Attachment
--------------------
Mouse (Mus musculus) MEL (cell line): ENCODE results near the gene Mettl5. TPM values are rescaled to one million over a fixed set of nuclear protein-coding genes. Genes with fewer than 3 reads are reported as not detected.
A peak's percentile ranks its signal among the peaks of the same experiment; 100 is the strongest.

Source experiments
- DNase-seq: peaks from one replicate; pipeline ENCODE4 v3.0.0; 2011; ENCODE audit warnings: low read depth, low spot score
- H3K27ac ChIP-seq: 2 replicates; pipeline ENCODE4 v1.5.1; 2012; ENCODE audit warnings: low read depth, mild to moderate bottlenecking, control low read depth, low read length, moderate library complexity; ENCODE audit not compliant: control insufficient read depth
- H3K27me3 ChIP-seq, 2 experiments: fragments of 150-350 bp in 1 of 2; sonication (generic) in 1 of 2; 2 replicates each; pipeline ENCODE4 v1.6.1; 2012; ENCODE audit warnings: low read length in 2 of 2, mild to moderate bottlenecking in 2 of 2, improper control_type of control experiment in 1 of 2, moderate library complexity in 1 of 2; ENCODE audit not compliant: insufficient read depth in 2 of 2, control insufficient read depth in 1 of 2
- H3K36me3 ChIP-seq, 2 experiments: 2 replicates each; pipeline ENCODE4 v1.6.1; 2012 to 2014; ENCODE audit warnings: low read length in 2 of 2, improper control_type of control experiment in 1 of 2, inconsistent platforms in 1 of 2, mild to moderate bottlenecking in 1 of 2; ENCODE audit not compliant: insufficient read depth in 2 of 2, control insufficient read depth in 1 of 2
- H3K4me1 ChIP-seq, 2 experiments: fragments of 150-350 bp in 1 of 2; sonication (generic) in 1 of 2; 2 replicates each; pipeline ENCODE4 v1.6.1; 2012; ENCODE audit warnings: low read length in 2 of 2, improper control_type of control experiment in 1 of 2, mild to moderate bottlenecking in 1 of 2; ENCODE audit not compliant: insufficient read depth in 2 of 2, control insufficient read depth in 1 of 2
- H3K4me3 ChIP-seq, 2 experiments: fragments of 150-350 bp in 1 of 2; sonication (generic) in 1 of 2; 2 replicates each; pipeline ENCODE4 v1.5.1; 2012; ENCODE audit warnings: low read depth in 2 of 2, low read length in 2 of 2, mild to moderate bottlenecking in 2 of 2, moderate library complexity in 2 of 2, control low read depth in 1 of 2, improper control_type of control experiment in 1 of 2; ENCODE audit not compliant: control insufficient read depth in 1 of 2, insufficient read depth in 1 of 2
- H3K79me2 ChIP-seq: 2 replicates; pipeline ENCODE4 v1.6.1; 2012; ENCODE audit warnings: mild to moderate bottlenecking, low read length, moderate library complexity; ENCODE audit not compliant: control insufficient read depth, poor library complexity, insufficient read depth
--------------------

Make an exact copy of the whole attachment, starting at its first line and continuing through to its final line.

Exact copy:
Mouse (Mus musculus) MEL (cell line): ENCODE results near the gene Mettl5. TPM values are rescaled to one million over a fixed set of nuclear protein-coding genes. Genes with fewer than 3 reads are reported as not detected.
A peak's percentile ranks its signal among the peaks of the same experiment; 100 is the strongest.

Source experiments
- DNase-seq: peaks from one replicate; pipeline ENCODE4 v3.0.0; 2011; ENCODE audit warnings: low read depth, low spot score
- H3K27ac ChIP-seq: 2 replicates; pipeline ENCODE4 v1.5.1; 2012; ENCODE audit warnings: low read depth, mild to moderate bottlenecking, control low read depth, low read length, moderate library complexity; ENCODE audit not compliant: control insufficient read depth
- H3K27me3 ChIP-seq, 2 experiments: fragments of 150-350 bp in 1 of 2; sonication (generic) in 1 of 2; 2 replicates each; pipeline ENCODE4 v1.6.1; 2012; ENCODE audit warnings: low read length in 2 of 2, mild to moderate bottlenecking in 2 of 2, improper control_type of control experiment in 1 of 2, moderate library complexity in 1 of 2; ENCODE audit not compliant: insufficient read depth in 2 of 2, control insufficient read depth in 1 of 2
- H3K36me3 ChIP-seq, 2 experiments: 2 replicates each; pipeline ENCODE4 v1.6.1; 2012 to 2014; ENCODE audit warnings: low read length in 2 of 2, improper control_type of control experiment in 1 of 2, inconsistent platforms in 1 of 2, mild to moderate bottlenecking in 1 of 2; ENCODE audit not compliant: insufficient read depth in 2 of 2, control insufficient read depth in 1 of 2
- H3K4me1 ChIP-seq, 2 experiments: fragments of 150-350 bp in 1 of 2; sonication (generic) in 1 of 2; 2 replicates each; pipeline ENCODE4 v1.6.1; 2012; ENCODE audit warnings: low read length in 2 of 2, improper control_type of control experiment in 1 of 2, mild to moderate bottlenecking in 1 of 2; ENCODE audit not compliant: insufficient read depth in 2 of 2, control insufficient read depth in 1 of 2
- H3K4me3 ChIP-seq, 2 experiments: fragments of 150-350 bp in 1 of 2; sonication (generic) in 1 of 2; 2 replicates each; pipeline ENCODE4 v1.5.1; 2012; ENCODE audit warnings: low read depth in 2 of 2, low read length in 2 of 2, mild to moderate bottlenecking in 2 of 2, moderate library complexity in 2 of 2, control low read depth in 1 of 2, improper control_type of control experiment in 1 of 2; ENCODE audit not compliant: control insufficient read depth in 1 of 2, insufficient read depth in 1 of 2
- H3K79me2 ChIP-seq: 2 replicates; pipeline ENCODE4 v1.6.1; 2012; ENCODE audit warnings: mild to moderate bottlenecking, low read length, moderate library complexity; ENCODE audit not compliant: control insufficient read depth, poor library complexity, insufficient read depth